When Joe Sanchez was 8 years old, his grandmother asked him to make a promise to never forget his California Indian heritage.
She was determined to see the culture live on, after watching her brothers deny their Coast Miwok ancestry, a matter of economic survival in early 20th century California.
Today, at 75, Sanchez is making good on that promise in a more ambitious way than he ever imagined: He’s bought back a piece of his ancestral homeland. In July, he and the Coast Miwok Tribal Council of Marin purchased a 26-acre piece of land in the rural Marin County community of Nicasio, once Coast Miwok territory.
“We needed a place to have ceremony, a place where we could do all those things that we always did for thousands of years,” he said.
It’s believed to be the first modern “Land Back” effort in Marin County, part of a growing movement across California to get land back to the original indigenous people who lived on it. At least a dozen Land Back endeavors have already succeeded, from an island returned to the Wiyot tribe in Humboldt County to the Esselen tribe’s purchase of a 1,200-acre ranch near Big Sur.
On a sunny afternoon recently, Sanchez stood in the shade of an oak on the land in Nicasio, which is nestled in rolling hills and covered in tall grasses and brush. He said the tribal council imagines a place where they can bring together people with Coast Miwok roots from around the region.
At the foot of a hill that encompasses much of the property, he pointed out a flat area where they plan to build a dance arbor, a roundhouse and a sweat lodge — places to dance and sing and sit in ceremony without having to ask anyone’s permission.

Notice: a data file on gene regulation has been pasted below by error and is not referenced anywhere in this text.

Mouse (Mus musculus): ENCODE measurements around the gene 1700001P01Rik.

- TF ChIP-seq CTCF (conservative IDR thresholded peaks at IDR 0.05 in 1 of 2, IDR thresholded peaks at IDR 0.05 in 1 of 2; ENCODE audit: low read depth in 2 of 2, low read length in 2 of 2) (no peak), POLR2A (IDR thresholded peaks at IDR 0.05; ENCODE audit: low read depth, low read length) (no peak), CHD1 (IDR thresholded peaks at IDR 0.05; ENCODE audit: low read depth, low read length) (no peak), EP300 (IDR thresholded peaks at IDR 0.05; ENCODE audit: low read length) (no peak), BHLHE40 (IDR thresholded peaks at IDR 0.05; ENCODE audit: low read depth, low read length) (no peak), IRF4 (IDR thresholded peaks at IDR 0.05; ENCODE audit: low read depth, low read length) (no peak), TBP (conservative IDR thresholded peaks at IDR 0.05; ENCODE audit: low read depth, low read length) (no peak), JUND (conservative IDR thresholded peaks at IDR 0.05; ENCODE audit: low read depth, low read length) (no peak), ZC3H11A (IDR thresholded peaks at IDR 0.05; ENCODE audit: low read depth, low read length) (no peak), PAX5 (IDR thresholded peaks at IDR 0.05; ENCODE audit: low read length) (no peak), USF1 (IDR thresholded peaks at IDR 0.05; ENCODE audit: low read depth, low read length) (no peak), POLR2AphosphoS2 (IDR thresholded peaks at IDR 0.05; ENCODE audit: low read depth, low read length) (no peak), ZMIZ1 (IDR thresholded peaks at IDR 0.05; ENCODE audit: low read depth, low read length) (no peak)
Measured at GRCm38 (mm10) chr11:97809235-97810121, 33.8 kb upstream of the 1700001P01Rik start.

Sanchez was joined by Dean Hoaglin, a founding member of the tribal council. “It’s beautiful to be on our land,” Hoaglin said. “We’re home.”
After he and Sanchez helped form the council, Hoaglin said an elder told him the ancestors were calling him to the land.
“It’s time that we come back together and that we fulfill what our ancestors always prayed for, and that was for us to come back home and to share the original teachings,” Hoaglin said, referring to indigenous values about how to live in harmony with the natural world and each other.
Hoaglin has spent 30 years teaching traditional cultural practices as part of a suicide prevention program for Native American youth in Sonoma County. He’s planning to retire this year. With the extra time, he wants to plant a garden here on their newly returned land, grow traditional foods and medicinal plants, and teach indigenous land stewardship practices.